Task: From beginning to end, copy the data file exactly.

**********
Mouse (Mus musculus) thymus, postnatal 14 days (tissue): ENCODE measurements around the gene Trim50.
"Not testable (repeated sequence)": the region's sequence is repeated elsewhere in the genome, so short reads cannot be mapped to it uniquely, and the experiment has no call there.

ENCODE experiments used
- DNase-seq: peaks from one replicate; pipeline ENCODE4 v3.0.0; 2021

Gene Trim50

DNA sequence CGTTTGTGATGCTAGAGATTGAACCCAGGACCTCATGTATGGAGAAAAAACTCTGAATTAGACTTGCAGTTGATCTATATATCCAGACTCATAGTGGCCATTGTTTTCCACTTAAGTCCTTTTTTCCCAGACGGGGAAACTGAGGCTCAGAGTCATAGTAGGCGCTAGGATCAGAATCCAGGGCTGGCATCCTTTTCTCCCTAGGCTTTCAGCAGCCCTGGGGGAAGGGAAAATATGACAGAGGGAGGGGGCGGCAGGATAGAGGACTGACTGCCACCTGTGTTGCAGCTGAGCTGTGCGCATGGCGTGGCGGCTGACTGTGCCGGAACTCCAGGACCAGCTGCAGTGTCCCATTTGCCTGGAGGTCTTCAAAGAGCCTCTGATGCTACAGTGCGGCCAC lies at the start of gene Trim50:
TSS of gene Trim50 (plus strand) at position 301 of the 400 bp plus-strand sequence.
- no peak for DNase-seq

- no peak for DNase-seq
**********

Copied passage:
Mouse (Mus musculus) thymus, postnatal 14 days (tissue): ENCODE measurements around the gene Trim50.
"Not testable (repeated sequence)": the region's sequence is repeated elsewhere in the genome, so short reads cannot be mapped to it uniquely, and the experiment has no call there.

ENCODE experiments used
- DNase-seq: peaks from one replicate; pipeline ENCODE4 v3.0.0; 2021

Gene Trim50

DNA sequence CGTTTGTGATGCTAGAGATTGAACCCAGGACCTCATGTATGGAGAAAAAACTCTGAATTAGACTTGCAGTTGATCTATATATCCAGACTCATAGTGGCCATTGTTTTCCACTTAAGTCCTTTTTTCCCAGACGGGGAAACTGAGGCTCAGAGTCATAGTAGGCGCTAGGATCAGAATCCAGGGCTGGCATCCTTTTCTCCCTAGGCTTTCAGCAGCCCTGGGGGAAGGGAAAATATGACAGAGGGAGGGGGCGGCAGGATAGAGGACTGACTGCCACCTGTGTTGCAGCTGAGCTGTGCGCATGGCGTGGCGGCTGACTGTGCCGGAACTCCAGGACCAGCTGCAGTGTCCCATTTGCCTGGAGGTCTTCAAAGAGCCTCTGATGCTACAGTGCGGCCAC lies at the start of gene Trim50:
TSS of gene Trim50 (plus strand) at position 301 of the 400 bp plus-strand sequence.
- no peak for DNase-seq

- no peak for DNase-seq